Oxford COVID-19 vaccine shows promising immune response among elderly people

A coronavirus vaccine being developed by the University of Oxford for AstraZeneca shows promising signs it could be effective among higher risk groups

Trials of the COVID-19 vaccine being developed by Oxford University have shown a strong immune response among older adults
Trials of the COVID-19 vaccine being developed by Oxford University have shown a strong immune response among older adults

A coronavirus vaccine being developed by Oxford scientists has shown a strong immune response in elderly people, raising hopes it can protect higher risk groups.

Researchers at the University of Oxford said phase two findings based on 560 healthy adult volunteers were “encouraging”.

A third phase of testing among a larger group of people is underway and early results are expected in the coming weeks. The Oxford vaccine is being developed for AstraZeneca.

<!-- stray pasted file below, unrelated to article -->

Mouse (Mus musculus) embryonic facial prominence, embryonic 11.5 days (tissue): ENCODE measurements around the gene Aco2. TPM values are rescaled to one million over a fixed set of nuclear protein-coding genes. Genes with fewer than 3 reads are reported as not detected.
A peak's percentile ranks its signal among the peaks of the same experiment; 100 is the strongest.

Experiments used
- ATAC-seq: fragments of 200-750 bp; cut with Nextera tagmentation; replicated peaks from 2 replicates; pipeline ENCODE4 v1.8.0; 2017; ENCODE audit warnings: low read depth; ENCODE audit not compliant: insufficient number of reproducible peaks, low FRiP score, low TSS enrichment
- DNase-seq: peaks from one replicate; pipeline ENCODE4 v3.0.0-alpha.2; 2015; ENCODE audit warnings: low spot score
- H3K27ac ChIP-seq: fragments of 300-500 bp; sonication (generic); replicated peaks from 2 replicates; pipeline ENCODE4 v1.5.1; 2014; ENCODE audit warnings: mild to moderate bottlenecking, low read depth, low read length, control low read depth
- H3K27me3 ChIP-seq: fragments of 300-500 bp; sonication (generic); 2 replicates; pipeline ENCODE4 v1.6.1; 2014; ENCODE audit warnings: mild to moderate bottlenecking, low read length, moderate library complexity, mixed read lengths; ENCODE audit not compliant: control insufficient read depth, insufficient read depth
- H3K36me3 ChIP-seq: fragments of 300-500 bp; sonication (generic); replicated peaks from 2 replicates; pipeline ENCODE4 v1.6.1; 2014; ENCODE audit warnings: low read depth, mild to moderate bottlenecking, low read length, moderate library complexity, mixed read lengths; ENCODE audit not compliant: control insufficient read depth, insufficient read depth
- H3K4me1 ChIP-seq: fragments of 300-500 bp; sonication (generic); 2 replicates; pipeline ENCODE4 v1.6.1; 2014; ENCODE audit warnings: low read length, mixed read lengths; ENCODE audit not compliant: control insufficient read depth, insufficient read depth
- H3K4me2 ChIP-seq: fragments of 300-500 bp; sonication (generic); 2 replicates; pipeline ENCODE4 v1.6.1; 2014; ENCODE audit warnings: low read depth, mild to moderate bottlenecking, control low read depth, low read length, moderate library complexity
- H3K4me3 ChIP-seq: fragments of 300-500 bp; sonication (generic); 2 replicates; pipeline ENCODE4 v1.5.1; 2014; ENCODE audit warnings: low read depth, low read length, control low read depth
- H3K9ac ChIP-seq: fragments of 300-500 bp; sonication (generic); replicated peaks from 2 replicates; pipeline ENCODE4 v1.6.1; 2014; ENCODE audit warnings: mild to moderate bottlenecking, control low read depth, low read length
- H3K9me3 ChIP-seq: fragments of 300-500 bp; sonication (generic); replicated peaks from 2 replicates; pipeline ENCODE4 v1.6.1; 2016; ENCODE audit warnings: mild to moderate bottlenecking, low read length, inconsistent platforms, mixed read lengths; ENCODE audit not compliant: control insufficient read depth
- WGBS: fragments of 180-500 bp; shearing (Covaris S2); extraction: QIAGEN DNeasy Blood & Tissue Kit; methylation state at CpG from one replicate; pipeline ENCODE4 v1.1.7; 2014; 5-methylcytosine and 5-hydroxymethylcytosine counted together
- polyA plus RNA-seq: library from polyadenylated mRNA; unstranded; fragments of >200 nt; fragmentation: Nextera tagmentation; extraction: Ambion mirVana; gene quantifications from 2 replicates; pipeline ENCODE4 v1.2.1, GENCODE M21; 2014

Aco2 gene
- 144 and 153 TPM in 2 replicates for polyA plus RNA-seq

Three other vaccines - Pfizer-BioNTech, Sputnik and Moderna - have already reported good preliminary data from phase three trials, with one suggesting 94% of over-65s could be protected from Covid-19.

The Oxford data is from an earlier stage, which tests the safety of the vaccine and the body's response to it, but in the long run it's likely this vaccine could be easier to roll out because it doesn't need to be stored at very cold temperatures.

Prof. Andrew Pollard, study lead from the University of Oxford, told the BBC on Thursday that he was “absolutely delighted with the results” showing a strong immune response “even in those over 70 years of age”.

On whether the vaccine protects people against COVID-19, he said they were “not there yet” but the data would probably be released “before Christmas”.

Prof. Pollard said there was "no competition" with other vaccines, adding that multiple vaccines needed to be successful. “We will need all of them to protect people around the globe,” he said.

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